If they're as good at hospitality as they are at crafting cocktails, make ours a double.
This was inevitable. As lifestyle hotels dive deeper into specific preferences and tastes, it’s no wonder that one of the biggest craft brewers in the U.S. has decided to capitalize on the incredible rise of craft beer tourism licensing its name for a new hotel, complete with a beer garden, of course.
Platforms for discovery of food and experiences can be a double-edged sword, and play us back more of the same.
Craft Beer is big business in America with a proven ability engage a new travel consumer who will spend added dollars to visit local neighborhoods and beer-themed events.
Visit California's video content strategy around food tourism incorporates multiple channels targeting different guest profiles.
America's unprecedented obsession with food ultimately stems from rising overall standards and expectations in taste, presentation, and originality of prepared foods. The bar is set higher than ever. Destination marketers and local food stakeholders now compete globally, hence should work in tandem to ensure their assets and efforts get noticed and stand out with American travelers.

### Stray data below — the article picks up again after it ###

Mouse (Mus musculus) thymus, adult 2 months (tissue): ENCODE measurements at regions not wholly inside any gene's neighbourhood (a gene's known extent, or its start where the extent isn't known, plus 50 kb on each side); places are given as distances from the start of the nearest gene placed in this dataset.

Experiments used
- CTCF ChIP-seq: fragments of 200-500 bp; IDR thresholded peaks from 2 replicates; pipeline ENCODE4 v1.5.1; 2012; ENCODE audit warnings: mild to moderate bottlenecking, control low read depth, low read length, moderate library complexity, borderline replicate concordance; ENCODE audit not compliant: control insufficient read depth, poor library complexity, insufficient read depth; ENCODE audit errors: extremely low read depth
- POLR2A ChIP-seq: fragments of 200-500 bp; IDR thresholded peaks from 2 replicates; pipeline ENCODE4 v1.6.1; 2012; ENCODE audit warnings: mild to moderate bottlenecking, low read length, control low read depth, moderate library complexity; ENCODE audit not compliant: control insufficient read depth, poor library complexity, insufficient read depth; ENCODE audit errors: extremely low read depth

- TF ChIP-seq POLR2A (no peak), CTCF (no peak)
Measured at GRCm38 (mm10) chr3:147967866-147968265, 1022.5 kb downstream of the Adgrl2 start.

Destinations should look into any type of trails that make sense for their market. Plus: Who doesn't like ice cream?
Over the last decade, the most innovative culinary travel experiences have emphasized the local destination as much as the local food and drink specific to that region. Understand the implications of this shift in our latest trends report.
Kentucky's focused tourism strategy, especially its investment in culinary tourism, is a solid example for other destinations to follow.
Hotels have increasingly been incorporating local ingredients in their food and beverage programs; this San Francisco beekeeping cluster is just a tiny example, but it doesn't get much more local than rooftop honey.